The second group may be participating in one of the other many community enriching projects that we are involved in with the community of Bello Horizonte as well as the neighboring Cuidad de Dios.  We are cleaning up the area around the clinic which will be turned into a playground and green area for the community, which is a joint effort with Bello´s Peace Corps volunteer. We are starting to paint a large colorful mural in this recreation area. Our team is also taking turns to going to the local school and teaching students some English and also Spanish reading comprehension. Finally, there are a few people helping a MOCHE staff member to start a women´s cooperative group which will help them generate income through handmade items.

Each day we are working on a project that has been coordinated by the MOCHE staff. The MOCHE organization has been working with numerous communities in Peru for a little more than ten years. The founder of the organization is primarily an archeologist who wants to help the people protect their heritage and a number of archeological reserves in the area. However, in working with the Peruvians, he has begun to help them be proud of their people not only through their heritage, but through having respectable living and health conditions. They have brought a water system to the communities, have built latrines, and are now working on a health clinic that offer services on a sliding pay scale, with subsidized health care to limited income individuals. The plan for the clinic is that it will be staffed by a combination of government paid health professionals as well as medical students and volunteers. They will be concentrating on maternal health care, dental hygiene, nutrition, and other immediate health needs of the individual.

We are very excited to be a part of these community development projects in here in Peru.  We have already been learning in the past week and a half that international development does not always run very smoothly,  but you must have patience while waiting for supplies and plans to be coordinated within the time frame of a different culture, because here, everything runs on Peruvian time.

There is a lot of manual labor involved and we have been getting dirty with all sorts of things –paint,  plaster, dirt, sweat, and, most importantly bug spray (there are carnivorous gnats here). We will keep you updated!

Week One

June 27, 2012 | Posted in 2012, Cornell, Peru, USF | By

We are quite pleasantly surprised by Peru!  Our first week has been incredibly fun and packed full of activities.  We arrived in Lima, and were luckily able to spend 3 days there in a lovely side of town called Barranco.  We ran along the beach, explored the Ican ruins of Pachacamac where we climbed to the top of a sun temple, and explored the many parks (including a water park), museums, and cathedrals beautiful downtown Lima had to offer.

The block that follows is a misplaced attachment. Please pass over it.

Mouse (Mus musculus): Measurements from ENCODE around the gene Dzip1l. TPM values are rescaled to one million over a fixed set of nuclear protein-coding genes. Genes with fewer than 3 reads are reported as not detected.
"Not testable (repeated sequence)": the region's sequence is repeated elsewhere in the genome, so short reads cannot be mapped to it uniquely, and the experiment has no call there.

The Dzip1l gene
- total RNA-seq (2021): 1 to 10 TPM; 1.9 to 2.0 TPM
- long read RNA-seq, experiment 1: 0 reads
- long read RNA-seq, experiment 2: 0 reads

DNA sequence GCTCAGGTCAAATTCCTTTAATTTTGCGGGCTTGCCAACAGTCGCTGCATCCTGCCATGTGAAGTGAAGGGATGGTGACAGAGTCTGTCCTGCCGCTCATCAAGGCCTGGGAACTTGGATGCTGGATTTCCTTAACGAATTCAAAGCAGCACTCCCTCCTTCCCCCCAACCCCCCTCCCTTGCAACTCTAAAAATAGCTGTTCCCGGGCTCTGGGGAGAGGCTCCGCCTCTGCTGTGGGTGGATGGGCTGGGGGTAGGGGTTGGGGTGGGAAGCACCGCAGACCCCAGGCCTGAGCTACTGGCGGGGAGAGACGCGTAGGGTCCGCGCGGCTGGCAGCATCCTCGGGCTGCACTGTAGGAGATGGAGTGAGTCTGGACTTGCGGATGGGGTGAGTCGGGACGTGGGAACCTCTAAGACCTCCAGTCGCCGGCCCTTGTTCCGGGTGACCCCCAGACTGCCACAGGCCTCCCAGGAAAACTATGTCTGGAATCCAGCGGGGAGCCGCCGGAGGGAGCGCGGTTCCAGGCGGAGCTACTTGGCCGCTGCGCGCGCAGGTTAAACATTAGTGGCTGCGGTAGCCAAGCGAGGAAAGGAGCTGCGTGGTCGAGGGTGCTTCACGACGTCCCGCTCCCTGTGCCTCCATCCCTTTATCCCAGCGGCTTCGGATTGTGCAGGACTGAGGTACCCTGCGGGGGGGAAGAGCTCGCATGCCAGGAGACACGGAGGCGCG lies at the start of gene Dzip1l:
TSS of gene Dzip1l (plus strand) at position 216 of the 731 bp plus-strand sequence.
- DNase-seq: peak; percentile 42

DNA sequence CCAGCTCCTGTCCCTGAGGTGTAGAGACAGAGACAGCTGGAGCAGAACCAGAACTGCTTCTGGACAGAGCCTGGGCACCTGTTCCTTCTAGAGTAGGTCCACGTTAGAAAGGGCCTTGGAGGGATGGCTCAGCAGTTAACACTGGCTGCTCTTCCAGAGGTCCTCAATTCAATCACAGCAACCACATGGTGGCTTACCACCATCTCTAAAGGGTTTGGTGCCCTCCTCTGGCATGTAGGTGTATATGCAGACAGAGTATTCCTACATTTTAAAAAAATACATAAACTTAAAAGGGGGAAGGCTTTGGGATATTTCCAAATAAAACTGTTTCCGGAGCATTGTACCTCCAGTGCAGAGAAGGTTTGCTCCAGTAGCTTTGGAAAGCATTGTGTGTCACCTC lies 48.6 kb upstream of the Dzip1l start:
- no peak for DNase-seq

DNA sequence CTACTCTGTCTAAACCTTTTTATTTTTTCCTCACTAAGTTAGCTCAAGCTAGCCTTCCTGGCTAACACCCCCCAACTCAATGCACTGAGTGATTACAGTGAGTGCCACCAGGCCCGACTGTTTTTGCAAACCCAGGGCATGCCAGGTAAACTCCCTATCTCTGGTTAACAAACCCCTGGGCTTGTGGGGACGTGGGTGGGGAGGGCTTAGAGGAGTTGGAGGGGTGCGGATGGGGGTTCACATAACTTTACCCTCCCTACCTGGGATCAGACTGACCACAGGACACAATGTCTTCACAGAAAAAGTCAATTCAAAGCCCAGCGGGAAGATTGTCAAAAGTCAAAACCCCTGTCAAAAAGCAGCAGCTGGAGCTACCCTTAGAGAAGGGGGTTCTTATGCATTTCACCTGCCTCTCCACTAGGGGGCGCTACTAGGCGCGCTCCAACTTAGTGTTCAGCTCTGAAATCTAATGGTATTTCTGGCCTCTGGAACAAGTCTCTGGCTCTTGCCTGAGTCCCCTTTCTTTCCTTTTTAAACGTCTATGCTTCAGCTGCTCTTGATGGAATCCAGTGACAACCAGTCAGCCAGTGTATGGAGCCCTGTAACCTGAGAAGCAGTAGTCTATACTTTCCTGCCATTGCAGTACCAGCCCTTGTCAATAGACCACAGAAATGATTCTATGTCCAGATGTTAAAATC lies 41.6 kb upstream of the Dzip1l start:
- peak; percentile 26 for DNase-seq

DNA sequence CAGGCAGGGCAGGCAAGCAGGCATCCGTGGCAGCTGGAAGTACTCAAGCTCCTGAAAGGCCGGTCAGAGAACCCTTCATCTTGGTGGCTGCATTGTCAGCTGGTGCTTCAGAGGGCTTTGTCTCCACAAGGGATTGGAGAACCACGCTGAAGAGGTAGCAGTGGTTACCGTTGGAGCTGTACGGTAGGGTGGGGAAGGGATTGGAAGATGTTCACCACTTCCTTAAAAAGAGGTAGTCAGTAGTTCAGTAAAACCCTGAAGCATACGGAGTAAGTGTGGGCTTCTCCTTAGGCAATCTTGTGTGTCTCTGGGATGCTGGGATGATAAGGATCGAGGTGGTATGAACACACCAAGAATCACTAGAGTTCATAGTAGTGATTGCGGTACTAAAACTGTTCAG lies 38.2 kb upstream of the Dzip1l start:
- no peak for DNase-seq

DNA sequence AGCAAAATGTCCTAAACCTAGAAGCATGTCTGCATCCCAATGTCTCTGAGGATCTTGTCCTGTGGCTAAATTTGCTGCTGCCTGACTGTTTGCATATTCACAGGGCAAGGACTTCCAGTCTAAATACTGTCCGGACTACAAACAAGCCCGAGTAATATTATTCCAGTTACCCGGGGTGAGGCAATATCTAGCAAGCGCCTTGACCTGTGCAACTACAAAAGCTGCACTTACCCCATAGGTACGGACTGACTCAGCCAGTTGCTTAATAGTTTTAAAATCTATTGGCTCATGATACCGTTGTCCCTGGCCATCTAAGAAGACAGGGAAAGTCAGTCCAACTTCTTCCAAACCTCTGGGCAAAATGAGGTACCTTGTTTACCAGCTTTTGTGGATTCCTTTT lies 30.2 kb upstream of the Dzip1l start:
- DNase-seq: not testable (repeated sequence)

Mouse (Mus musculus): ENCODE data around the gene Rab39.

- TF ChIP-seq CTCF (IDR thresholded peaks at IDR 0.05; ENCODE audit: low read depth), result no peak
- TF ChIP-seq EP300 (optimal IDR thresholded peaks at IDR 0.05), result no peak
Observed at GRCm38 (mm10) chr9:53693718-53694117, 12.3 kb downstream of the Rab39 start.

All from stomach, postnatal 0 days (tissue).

On Sunday we were warmly greeted in Huanchaco by fellow Nourish and Moche members.  We’ve gotten incredibly close in the short amount of time we’ve been together, and are quite looking forward to the next several weeks!

Today was our first official day on the job.  We split up into two separate groups, 7 of us meeting with a Peace Corps volunteer staying in Bello Horizonte to work on community outreach projects such as health assesments and teaching English to the middle school students, and the other half working on clearing the pathway for the foundation of the next part of the clinic.  As the work settled down towards the end of our work day we were able to spend some time playing soccer with the children of the community, as well as a few dance steps!

Aside from the main goal of the completion of the clinic,  we were pleasantly surprised by many side projects tailored to the many interests of the project members, ranging from public health to engineering.

 

Preparing for Take-Off!

June 17, 2012 | Posted in 2012, Cornell, Peru, USF | By

Phase Two of the Bello Horizonte Health Clinic Summer 2012

The date is quickly approaching for us to head to Perú and we are all super excited! We´re prepared for the weather being a tad colder than Tampa, but other than that we don´t know exactly what to expect.  We´ll be taking donated hygiene products down with us to dristribute, as well as some pharmaceuticals.

We´re flying into Lima on the 18th, and on the 22nd we´ll head up to Huanchaco.  The purpose of our trip is to aid in the construction of a health clinic that will provide health care for approximately 6,000 rural Peruvians. We will also be putting together a few health cares for the community and working on the garden adjacent to the clinic.

Our parter organization is Moche, Inc.,  an anthropological research group, with a humanitarian focus.  More information about Moche can be found at http://www.savethemoche.org/.

To keep current with our project´s progress and read about our experiences, please follow this blog.

Wish us luck!